Food insecurity is just one example. In many other ways, too, single people who are not seniors and who do not have children may well be one of the demographics least likely to get the help they need.
Recognising the strengths of Solos
People who live alone have often been stereotyped as isolated and lonely. The so-called pity party has only intensified during the pandemic. Of course, some people who live alone really are isolated and lonely and at risk of compromised physical and mental health. However, studies supposedly documenting the risks of living alone often fall down in important ways.
For example, those studies don’t always consider the ways in which the lives of people who live alone may differ from people who live with others. It is those differences, rather than the fact of living alone, which may account for the risks.
In a significant study that did control for those differences, the people who lived alone were actually less lonely than the people who lived with others. Even more importantly, I have never seen a study of the implications of living alone that included this critical question: Do you want to be living alone?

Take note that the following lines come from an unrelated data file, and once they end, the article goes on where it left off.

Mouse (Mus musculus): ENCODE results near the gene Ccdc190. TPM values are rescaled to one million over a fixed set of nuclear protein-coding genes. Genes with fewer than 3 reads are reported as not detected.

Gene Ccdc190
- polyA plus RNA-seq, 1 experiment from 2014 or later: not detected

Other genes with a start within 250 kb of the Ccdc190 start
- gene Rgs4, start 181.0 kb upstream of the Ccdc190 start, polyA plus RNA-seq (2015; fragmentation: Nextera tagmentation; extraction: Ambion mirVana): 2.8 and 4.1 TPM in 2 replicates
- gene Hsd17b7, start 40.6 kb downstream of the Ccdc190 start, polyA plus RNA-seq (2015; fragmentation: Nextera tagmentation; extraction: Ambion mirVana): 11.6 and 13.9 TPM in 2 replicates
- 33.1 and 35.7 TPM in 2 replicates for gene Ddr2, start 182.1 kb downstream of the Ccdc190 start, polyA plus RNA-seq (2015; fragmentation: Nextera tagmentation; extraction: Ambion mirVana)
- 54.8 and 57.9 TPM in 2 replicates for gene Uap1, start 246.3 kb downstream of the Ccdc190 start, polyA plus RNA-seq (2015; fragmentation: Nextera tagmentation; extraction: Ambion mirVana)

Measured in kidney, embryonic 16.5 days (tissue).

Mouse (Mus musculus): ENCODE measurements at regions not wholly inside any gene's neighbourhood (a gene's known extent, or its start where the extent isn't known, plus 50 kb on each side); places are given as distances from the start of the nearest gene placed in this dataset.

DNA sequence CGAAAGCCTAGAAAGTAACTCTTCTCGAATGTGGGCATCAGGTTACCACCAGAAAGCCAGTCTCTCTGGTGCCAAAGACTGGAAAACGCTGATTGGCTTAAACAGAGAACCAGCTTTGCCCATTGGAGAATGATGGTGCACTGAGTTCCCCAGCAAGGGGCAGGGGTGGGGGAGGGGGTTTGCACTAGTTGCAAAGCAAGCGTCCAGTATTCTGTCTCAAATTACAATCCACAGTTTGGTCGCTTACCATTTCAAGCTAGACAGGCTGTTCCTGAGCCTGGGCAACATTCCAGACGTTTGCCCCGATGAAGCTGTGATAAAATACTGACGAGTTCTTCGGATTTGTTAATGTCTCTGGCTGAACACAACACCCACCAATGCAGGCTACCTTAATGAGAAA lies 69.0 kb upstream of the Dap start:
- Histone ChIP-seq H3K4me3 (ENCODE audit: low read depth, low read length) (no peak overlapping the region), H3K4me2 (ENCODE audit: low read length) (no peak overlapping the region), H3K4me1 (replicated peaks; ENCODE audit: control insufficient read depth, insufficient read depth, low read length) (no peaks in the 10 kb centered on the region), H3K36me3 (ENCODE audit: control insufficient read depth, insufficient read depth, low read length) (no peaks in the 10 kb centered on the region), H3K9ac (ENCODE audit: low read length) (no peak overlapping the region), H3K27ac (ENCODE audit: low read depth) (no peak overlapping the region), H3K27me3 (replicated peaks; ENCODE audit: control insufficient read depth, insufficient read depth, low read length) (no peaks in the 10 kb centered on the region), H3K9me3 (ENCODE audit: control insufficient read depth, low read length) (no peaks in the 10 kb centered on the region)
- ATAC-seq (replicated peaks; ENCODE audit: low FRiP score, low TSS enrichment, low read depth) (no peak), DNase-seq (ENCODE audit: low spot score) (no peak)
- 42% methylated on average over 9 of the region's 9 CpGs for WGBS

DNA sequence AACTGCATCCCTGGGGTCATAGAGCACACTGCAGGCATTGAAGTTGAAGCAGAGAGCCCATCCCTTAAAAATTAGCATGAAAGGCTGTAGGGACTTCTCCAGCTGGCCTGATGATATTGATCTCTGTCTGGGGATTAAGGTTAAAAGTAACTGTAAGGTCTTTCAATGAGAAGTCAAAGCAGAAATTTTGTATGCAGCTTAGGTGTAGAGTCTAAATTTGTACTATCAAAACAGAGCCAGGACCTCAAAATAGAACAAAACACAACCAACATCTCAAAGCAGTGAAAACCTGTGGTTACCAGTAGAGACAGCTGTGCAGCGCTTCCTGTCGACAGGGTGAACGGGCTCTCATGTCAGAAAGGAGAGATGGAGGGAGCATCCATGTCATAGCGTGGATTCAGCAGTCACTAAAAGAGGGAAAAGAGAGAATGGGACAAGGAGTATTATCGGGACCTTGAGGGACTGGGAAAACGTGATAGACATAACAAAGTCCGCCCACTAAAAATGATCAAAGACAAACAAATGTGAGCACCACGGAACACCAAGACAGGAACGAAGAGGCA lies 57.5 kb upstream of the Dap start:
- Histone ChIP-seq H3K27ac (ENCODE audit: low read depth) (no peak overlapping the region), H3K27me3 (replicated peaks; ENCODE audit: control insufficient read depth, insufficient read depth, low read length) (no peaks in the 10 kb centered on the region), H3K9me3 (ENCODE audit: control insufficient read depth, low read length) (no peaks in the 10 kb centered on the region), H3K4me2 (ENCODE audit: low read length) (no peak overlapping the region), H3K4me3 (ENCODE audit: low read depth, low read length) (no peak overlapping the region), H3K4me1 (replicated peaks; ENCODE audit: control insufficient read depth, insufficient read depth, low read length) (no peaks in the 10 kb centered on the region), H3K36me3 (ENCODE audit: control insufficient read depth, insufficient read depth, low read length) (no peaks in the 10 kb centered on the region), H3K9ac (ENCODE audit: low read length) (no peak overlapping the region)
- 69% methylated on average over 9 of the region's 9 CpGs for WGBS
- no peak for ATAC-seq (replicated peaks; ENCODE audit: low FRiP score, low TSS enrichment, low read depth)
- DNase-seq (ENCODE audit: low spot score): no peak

What it means to live alone is going to be strikingly different for the person just widowed after a half-century of marriage and the person who loves living alone and hopes to be able to continue doing so until the day they die.
As for the pandemic, many people who are single at heart and living alone are not just surviving but even thriving, as I explained in this article recently published by NBC News.
For plenty of people, getting to live alone is a triumph. It is what they always wanted and what they cherish once they attain it. They have their independence as well as their meaningful connections to other people. They are often resourceful and resilient. Their experiences show that the isolated and lonely solo dweller’s story is not the only story that needs to be told.
The original version of this article can be found here.